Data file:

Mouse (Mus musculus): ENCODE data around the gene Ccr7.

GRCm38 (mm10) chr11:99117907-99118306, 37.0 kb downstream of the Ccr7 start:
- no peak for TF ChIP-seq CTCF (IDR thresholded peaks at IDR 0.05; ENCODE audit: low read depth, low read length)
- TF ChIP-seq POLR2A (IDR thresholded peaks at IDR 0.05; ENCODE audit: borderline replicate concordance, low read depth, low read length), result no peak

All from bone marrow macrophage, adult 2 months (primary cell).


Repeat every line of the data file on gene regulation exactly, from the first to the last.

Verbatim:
Mouse (Mus musculus): ENCODE data around the gene Ccr7.

GRCm38 (mm10) chr11:99117907-99118306, 37.0 kb downstream of the Ccr7 start:
- no peak for TF ChIP-seq CTCF (IDR thresholded peaks at IDR 0.05; ENCODE audit: low read depth, low read length)
- TF ChIP-seq POLR2A (IDR thresholded peaks at IDR 0.05; ENCODE audit: borderline replicate concordance, low read depth, low read length), result no peak

All from bone marrow macrophage, adult 2 months (primary cell).